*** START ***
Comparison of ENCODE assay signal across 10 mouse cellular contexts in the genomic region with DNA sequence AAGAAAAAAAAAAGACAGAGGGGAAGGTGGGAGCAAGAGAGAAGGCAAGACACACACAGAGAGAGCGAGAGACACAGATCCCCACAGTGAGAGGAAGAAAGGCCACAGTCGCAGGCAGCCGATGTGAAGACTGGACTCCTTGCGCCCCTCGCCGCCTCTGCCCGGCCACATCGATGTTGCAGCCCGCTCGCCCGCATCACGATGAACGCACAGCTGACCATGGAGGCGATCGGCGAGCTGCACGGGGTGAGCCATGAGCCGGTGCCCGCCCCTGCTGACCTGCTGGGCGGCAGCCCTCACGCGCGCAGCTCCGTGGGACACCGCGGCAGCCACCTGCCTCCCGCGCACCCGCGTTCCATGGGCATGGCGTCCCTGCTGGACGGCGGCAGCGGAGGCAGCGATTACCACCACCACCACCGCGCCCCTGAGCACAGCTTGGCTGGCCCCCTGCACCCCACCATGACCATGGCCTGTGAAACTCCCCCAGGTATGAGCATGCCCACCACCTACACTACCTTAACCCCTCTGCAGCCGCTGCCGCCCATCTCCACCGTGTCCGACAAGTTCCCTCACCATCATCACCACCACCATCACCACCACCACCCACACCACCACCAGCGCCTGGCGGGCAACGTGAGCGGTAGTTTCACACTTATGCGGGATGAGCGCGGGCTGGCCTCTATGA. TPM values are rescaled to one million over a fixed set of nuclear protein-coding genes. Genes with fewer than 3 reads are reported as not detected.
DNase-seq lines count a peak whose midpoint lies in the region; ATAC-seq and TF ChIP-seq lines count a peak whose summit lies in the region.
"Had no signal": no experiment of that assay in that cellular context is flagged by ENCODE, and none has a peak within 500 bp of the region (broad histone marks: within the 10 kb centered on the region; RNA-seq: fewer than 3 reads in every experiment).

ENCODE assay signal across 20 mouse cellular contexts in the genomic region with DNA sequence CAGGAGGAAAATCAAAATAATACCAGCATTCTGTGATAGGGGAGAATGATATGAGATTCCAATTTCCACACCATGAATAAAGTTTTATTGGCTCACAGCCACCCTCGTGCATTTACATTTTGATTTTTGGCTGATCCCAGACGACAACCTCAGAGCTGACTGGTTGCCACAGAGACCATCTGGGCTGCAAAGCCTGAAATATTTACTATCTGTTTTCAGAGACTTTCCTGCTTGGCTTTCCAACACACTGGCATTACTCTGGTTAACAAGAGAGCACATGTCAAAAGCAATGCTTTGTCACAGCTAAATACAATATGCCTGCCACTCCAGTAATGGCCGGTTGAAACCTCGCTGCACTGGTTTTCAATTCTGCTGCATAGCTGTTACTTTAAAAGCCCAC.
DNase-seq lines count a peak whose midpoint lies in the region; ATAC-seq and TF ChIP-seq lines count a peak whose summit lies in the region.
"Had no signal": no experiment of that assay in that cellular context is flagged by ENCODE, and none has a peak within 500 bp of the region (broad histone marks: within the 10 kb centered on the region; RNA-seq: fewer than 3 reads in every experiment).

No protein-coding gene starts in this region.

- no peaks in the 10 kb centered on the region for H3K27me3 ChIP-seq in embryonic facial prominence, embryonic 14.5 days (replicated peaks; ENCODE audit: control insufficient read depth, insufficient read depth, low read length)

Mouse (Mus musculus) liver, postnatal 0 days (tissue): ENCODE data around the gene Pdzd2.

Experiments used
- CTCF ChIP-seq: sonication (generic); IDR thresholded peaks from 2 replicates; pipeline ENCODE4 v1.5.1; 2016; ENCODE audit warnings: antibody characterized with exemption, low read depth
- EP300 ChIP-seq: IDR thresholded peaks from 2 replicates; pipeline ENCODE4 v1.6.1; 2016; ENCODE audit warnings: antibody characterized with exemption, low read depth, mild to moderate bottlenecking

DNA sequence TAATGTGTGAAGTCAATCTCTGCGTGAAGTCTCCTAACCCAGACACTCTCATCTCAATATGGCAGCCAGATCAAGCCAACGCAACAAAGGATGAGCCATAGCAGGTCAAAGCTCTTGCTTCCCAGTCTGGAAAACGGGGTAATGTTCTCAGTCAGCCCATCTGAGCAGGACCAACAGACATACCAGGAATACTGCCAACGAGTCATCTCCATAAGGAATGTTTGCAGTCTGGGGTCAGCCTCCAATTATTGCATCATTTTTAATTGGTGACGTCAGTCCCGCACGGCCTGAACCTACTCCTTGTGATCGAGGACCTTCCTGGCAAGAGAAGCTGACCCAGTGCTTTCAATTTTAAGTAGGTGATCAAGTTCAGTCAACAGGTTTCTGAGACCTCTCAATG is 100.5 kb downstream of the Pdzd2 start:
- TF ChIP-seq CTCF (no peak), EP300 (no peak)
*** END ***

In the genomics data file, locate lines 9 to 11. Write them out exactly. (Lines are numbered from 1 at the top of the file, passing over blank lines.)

Mouse (Mus musculus) liver, postnatal 0 days (tissue): ENCODE data around the gene Pdzd2.

Experiments used
- CTCF ChIP-seq: sonication (generic); IDR thresholded peaks from 2 replicates; pipeline ENCODE4 v1.5.1; 2016; ENCODE audit warnings: antibody characterized with exemption, low read depth